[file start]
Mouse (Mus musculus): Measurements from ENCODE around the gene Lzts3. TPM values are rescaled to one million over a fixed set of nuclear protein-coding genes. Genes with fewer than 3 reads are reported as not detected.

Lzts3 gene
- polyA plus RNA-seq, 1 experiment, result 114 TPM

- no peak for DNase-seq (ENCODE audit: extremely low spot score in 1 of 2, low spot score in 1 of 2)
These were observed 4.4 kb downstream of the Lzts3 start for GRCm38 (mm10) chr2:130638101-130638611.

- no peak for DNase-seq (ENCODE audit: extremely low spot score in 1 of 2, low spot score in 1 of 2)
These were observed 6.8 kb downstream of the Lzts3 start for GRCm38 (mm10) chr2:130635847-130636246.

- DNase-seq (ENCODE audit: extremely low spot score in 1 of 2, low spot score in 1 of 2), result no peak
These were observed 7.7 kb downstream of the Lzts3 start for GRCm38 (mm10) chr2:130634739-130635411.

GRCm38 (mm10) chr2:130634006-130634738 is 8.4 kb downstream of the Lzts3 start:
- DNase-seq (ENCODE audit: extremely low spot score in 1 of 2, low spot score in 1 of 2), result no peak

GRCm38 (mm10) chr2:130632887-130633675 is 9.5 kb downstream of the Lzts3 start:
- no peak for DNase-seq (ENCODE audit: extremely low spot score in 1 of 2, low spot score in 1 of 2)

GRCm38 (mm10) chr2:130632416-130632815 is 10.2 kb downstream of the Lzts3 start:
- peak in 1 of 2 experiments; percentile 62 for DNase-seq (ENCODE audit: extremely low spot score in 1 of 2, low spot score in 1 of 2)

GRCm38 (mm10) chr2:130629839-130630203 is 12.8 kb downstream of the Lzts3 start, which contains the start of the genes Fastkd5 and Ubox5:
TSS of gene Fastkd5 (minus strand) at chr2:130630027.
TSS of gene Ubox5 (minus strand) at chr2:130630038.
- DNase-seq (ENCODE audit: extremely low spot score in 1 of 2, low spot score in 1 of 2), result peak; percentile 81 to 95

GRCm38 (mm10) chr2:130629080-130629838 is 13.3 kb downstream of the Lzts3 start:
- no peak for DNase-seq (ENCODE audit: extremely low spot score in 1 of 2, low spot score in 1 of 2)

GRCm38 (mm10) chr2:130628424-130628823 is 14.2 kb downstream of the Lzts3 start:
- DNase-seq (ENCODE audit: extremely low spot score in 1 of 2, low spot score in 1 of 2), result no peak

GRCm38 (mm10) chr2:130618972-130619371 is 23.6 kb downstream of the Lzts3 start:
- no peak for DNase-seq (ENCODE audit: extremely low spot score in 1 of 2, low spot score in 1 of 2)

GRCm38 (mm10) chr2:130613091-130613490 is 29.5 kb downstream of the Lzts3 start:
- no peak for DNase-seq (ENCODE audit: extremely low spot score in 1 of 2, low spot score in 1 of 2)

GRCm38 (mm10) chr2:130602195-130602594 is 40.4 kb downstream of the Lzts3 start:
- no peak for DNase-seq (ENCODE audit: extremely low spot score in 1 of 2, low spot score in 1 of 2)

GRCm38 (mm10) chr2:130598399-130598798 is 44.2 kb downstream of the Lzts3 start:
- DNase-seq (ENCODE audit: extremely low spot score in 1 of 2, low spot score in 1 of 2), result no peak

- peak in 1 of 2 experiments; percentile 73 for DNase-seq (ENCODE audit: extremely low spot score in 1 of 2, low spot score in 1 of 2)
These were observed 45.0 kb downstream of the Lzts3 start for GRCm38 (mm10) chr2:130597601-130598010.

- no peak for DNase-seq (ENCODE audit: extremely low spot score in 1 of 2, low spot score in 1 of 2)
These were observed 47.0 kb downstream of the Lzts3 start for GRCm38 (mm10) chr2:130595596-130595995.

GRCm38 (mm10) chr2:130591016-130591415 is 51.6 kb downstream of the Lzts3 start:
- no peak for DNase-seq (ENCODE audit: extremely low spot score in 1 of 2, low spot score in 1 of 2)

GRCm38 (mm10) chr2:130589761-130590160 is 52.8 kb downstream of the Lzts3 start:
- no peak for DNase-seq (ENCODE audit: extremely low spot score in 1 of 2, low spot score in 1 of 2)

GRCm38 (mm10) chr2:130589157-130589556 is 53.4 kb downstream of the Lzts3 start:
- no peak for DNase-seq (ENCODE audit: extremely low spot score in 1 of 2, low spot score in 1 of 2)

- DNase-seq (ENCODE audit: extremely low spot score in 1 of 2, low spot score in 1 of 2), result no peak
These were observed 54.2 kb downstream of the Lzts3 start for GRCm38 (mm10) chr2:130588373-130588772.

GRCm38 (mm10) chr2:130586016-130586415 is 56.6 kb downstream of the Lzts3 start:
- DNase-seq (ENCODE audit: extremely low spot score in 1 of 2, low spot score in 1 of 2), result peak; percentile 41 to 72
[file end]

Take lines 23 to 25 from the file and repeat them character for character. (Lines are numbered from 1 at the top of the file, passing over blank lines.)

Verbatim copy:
- DNase-seq (ENCODE audit: extremely low spot score in 1 of 2, low spot score in 1 of 2), result no peak

GRCm38 (mm10) chr2:130618972-130619371 is 23.6 kb downstream of the Lzts3 start:
- no peak for DNase-seq (ENCODE audit: extremely low spot score in 1 of 2, low spot score in 1 of 2)